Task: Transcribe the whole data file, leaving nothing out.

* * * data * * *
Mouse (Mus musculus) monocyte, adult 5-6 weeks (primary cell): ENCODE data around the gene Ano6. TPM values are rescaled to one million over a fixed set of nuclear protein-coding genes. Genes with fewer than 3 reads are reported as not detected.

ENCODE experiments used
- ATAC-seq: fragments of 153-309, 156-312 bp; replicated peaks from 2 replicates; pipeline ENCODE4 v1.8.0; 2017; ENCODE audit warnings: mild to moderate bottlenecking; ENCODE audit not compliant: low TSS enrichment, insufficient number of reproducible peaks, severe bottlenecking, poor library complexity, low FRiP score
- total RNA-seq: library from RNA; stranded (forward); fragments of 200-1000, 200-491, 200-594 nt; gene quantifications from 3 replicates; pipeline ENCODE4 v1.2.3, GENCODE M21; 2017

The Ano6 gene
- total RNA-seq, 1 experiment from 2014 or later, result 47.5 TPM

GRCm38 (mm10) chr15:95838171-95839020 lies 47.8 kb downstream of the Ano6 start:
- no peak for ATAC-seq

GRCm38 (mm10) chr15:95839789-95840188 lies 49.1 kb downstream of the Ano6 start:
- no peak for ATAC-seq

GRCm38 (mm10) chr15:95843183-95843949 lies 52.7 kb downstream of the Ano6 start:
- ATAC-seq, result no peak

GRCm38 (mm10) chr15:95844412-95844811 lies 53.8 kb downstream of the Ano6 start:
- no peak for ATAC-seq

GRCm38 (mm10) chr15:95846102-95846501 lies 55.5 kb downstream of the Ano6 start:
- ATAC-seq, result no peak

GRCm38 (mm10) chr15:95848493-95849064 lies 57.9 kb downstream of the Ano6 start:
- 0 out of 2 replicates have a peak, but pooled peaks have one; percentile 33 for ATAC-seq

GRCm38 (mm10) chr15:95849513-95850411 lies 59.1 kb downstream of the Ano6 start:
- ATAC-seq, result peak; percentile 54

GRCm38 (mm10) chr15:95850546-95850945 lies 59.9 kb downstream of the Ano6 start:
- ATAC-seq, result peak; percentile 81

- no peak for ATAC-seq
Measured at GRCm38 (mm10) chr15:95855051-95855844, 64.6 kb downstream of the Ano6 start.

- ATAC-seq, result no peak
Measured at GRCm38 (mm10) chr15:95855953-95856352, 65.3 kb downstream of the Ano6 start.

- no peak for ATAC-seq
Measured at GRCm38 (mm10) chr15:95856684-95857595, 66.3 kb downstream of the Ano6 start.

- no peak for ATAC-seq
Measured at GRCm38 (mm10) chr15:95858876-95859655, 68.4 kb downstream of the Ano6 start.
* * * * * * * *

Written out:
Mouse (Mus musculus) monocyte, adult 5-6 weeks (primary cell): ENCODE data around the gene Ano6. TPM values are rescaled to one million over a fixed set of nuclear protein-coding genes. Genes with fewer than 3 reads are reported as not detected.

ENCODE experiments used
- ATAC-seq: fragments of 153-309, 156-312 bp; replicated peaks from 2 replicates; pipeline ENCODE4 v1.8.0; 2017; ENCODE audit warnings: mild to moderate bottlenecking; ENCODE audit not compliant: low TSS enrichment, insufficient number of reproducible peaks, severe bottlenecking, poor library complexity, low FRiP score
- total RNA-seq: library from RNA; stranded (forward); fragments of 200-1000, 200-491, 200-594 nt; gene quantifications from 3 replicates; pipeline ENCODE4 v1.2.3, GENCODE M21; 2017

The Ano6 gene
- total RNA-seq, 1 experiment from 2014 or later, result 47.5 TPM

GRCm38 (mm10) chr15:95838171-95839020 lies 47.8 kb downstream of the Ano6 start:
- no peak for ATAC-seq

GRCm38 (mm10) chr15:95839789-95840188 lies 49.1 kb downstream of the Ano6 start:
- no peak for ATAC-seq

GRCm38 (mm10) chr15:95843183-95843949 lies 52.7 kb downstream of the Ano6 start:
- ATAC-seq, result no peak

GRCm38 (mm10) chr15:95844412-95844811 lies 53.8 kb downstream of the Ano6 start:
- no peak for ATAC-seq

GRCm38 (mm10) chr15:95846102-95846501 lies 55.5 kb downstream of the Ano6 start:
- ATAC-seq, result no peak

GRCm38 (mm10) chr15:95848493-95849064 lies 57.9 kb downstream of the Ano6 start:
- 0 out of 2 replicates have a peak, but pooled peaks have one; percentile 33 for ATAC-seq

GRCm38 (mm10) chr15:95849513-95850411 lies 59.1 kb downstream of the Ano6 start:
- ATAC-seq, result peak; percentile 54

GRCm38 (mm10) chr15:95850546-95850945 lies 59.9 kb downstream of the Ano6 start:
- ATAC-seq, result peak; percentile 81

- no peak for ATAC-seq
Measured at GRCm38 (mm10) chr15:95855051-95855844, 64.6 kb downstream of the Ano6 start.

- ATAC-seq, result no peak
Measured at GRCm38 (mm10) chr15:95855953-95856352, 65.3 kb downstream of the Ano6 start.

- no peak for ATAC-seq
Measured at GRCm38 (mm10) chr15:95856684-95857595, 66.3 kb downstream of the Ano6 start.

- no peak for ATAC-seq
Measured at GRCm38 (mm10) chr15:95858876-95859655, 68.4 kb downstream of the Ano6 start.